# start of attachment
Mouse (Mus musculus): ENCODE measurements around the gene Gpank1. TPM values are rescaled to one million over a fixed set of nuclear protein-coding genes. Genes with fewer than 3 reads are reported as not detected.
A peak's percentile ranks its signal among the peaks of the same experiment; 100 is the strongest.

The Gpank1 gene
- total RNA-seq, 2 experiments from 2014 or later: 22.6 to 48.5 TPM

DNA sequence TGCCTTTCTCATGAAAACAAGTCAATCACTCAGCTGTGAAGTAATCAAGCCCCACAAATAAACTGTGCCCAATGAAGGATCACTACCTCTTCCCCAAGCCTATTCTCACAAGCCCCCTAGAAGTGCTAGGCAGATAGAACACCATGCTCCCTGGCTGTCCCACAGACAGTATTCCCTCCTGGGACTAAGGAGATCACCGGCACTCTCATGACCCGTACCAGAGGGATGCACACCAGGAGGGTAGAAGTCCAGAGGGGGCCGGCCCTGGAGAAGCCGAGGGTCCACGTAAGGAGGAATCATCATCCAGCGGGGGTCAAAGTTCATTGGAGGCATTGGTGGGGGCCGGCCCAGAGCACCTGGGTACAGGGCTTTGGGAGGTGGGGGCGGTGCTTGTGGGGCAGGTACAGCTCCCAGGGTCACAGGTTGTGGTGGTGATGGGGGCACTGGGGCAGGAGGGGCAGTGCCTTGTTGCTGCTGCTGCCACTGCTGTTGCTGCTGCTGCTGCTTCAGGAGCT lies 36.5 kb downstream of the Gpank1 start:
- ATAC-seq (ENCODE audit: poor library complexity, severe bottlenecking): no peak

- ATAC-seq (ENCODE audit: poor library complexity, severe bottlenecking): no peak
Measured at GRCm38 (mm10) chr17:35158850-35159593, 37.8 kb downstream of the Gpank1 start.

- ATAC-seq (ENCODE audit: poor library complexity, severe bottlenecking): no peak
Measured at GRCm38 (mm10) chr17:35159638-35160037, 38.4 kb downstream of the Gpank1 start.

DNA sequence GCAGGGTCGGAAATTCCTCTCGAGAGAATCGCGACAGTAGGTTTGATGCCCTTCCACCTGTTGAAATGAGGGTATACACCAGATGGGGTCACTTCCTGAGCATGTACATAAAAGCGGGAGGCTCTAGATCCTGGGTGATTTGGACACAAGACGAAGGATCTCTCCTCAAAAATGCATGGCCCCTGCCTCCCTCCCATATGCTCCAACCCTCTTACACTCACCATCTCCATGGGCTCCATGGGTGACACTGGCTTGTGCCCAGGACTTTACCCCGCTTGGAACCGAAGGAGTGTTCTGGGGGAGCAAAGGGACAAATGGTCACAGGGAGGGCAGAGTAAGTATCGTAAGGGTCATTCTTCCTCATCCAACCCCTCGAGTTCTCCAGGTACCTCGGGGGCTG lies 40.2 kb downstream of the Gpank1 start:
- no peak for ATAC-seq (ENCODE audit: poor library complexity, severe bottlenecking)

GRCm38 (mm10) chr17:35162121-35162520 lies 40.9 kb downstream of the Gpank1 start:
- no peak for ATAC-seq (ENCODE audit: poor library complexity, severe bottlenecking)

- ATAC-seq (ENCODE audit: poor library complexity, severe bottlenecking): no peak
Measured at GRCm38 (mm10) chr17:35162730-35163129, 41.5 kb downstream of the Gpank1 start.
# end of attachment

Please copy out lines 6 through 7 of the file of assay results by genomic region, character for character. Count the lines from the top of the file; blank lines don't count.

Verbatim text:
- ATAC-seq (ENCODE audit: poor library complexity, severe bottlenecking): no peak

- ATAC-seq (ENCODE audit: poor library complexity, severe bottlenecking): no peak